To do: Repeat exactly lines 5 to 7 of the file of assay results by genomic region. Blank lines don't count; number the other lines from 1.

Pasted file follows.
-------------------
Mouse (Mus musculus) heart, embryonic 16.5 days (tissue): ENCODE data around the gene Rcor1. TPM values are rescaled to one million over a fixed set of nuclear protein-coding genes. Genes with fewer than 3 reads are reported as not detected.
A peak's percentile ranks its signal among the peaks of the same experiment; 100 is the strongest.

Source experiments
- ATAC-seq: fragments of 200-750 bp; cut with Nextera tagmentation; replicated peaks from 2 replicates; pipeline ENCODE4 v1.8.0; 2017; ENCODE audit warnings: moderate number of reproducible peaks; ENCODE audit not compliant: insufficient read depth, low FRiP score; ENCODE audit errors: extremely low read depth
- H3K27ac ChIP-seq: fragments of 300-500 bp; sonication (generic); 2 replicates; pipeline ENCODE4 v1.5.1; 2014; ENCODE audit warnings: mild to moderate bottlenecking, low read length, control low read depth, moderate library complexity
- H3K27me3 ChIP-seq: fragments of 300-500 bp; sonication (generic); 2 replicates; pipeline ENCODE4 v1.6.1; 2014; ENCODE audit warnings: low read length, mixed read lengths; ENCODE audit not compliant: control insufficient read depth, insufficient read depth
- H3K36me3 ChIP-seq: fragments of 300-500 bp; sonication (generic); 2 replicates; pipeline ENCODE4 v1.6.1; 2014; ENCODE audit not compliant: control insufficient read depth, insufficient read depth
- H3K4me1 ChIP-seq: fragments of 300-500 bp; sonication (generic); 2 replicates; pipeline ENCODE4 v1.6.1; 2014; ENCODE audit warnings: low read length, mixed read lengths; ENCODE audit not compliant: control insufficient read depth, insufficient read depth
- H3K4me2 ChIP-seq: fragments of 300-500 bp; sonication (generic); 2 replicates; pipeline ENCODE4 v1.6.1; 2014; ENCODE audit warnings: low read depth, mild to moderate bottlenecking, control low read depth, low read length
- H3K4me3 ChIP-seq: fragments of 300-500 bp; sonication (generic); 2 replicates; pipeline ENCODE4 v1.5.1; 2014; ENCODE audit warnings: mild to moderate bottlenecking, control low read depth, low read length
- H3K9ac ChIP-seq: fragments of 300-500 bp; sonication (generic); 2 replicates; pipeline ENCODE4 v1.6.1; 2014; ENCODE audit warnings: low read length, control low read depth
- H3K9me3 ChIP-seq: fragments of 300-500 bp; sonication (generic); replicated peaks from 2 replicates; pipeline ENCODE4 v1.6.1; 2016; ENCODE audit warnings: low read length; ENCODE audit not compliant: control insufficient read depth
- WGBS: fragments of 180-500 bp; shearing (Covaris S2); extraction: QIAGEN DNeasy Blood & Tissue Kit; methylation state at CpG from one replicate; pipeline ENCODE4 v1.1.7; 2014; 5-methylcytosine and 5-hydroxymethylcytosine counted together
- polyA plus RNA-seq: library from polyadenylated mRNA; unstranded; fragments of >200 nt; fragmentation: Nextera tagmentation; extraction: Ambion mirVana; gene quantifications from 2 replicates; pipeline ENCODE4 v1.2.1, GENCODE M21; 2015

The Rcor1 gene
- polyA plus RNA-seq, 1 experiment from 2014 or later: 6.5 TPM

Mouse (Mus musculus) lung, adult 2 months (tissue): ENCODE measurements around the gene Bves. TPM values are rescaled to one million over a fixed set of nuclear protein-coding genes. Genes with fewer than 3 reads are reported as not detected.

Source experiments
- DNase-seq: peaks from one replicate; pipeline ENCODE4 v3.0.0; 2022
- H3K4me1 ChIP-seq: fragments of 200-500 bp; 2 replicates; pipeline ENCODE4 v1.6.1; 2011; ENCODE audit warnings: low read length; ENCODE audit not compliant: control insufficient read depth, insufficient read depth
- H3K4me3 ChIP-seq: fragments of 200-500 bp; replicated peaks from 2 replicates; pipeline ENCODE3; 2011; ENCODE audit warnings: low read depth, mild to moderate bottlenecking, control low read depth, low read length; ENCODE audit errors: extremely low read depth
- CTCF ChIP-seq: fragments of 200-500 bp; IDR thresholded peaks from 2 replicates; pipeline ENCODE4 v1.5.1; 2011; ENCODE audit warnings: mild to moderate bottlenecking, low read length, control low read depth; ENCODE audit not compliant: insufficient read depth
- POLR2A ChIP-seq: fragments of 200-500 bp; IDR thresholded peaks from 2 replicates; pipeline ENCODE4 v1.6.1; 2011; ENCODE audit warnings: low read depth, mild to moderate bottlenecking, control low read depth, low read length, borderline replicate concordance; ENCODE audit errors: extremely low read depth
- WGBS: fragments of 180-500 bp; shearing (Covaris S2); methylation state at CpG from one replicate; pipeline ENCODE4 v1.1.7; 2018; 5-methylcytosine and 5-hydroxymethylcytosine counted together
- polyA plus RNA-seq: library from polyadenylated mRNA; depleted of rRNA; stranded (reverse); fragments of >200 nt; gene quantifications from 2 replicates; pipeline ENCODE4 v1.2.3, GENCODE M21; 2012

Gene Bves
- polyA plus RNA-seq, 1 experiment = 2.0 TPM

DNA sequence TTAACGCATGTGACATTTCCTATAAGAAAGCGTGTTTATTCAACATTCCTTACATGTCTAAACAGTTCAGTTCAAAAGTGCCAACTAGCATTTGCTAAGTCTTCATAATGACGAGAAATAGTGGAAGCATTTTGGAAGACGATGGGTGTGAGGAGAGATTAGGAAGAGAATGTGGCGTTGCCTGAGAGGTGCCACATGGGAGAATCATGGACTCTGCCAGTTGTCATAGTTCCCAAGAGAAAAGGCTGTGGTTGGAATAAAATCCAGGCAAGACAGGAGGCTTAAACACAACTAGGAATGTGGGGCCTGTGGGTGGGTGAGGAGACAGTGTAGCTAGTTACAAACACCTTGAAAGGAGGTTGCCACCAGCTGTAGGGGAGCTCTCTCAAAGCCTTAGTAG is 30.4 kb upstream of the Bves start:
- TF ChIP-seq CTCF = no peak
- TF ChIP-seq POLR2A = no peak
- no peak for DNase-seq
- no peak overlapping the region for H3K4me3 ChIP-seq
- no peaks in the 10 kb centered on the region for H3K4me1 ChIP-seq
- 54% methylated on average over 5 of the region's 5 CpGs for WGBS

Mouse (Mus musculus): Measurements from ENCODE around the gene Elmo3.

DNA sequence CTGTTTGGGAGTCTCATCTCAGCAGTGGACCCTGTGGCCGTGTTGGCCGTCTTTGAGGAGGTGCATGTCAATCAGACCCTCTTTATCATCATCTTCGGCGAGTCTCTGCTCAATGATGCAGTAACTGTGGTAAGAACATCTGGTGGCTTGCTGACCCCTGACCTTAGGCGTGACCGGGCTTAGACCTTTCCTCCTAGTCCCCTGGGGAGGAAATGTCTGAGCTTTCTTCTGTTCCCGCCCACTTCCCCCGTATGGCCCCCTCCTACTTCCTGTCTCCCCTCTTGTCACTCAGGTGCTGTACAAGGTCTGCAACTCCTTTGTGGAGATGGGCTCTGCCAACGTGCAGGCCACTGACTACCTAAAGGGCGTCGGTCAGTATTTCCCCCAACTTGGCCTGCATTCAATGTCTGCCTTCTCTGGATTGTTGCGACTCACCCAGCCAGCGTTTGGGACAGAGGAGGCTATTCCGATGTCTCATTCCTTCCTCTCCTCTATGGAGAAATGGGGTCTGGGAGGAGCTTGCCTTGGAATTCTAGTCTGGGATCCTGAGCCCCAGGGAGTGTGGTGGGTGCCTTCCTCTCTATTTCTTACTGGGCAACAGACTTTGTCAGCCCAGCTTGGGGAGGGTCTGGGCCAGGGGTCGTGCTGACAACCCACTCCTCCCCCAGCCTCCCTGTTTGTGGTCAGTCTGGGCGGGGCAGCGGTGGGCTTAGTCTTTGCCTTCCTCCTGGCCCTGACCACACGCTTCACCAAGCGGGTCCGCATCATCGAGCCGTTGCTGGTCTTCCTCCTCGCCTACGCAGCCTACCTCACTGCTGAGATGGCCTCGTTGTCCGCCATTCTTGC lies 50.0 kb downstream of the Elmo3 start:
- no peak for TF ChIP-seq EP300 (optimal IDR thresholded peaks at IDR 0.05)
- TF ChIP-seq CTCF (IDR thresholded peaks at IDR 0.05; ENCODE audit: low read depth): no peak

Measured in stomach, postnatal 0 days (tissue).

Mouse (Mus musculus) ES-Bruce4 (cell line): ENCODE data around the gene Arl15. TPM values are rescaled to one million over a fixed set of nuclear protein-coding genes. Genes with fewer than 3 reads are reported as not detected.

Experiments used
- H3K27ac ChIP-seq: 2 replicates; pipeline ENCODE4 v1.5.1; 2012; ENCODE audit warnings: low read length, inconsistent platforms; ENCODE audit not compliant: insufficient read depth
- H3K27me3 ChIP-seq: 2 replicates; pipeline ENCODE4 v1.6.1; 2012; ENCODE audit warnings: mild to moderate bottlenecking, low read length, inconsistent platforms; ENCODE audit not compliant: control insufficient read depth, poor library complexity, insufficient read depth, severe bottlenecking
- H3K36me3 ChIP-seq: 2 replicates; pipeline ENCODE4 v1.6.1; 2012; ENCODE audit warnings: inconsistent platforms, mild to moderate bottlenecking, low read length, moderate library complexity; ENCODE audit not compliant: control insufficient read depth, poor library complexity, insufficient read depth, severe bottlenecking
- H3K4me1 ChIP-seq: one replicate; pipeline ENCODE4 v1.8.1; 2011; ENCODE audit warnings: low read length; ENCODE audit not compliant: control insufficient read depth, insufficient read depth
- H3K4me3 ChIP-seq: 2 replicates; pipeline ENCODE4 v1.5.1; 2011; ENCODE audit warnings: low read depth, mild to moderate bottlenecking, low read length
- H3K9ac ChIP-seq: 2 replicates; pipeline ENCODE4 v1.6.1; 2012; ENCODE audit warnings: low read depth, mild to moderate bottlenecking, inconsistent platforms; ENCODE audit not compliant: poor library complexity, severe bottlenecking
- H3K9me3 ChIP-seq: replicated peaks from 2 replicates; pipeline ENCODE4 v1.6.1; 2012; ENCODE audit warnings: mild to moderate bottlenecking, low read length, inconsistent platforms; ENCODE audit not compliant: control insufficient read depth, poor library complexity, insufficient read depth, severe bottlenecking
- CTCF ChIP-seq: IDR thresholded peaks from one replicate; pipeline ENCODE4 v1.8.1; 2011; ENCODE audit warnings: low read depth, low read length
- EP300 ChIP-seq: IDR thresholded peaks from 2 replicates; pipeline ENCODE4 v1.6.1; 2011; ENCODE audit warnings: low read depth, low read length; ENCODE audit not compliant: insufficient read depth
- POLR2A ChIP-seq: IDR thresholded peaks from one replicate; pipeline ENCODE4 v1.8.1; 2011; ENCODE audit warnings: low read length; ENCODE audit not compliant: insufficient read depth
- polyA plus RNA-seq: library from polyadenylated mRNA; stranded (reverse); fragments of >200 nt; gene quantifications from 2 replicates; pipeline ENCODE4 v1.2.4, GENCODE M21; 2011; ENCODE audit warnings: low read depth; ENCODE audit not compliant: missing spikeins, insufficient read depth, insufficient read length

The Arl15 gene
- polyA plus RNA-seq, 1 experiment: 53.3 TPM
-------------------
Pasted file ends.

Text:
- H3K27ac ChIP-seq: fragments of 300-500 bp; sonication (generic); 2 replicates; pipeline ENCODE4 v1.5.1; 2014; ENCODE audit warnings: mild to moderate bottlenecking, low read length, control low read depth, moderate library complexity
- H3K27me3 ChIP-seq: fragments of 300-500 bp; sonication (generic); 2 replicates; pipeline ENCODE4 v1.6.1; 2014; ENCODE audit warnings: low read length, mixed read lengths; ENCODE audit not compliant: control insufficient read depth, insufficient read depth
- H3K36me3 ChIP-seq: fragments of 300-500 bp; sonication (generic); 2 replicates; pipeline ENCODE4 v1.6.1; 2014; ENCODE audit not compliant: control insufficient read depth, insufficient read depth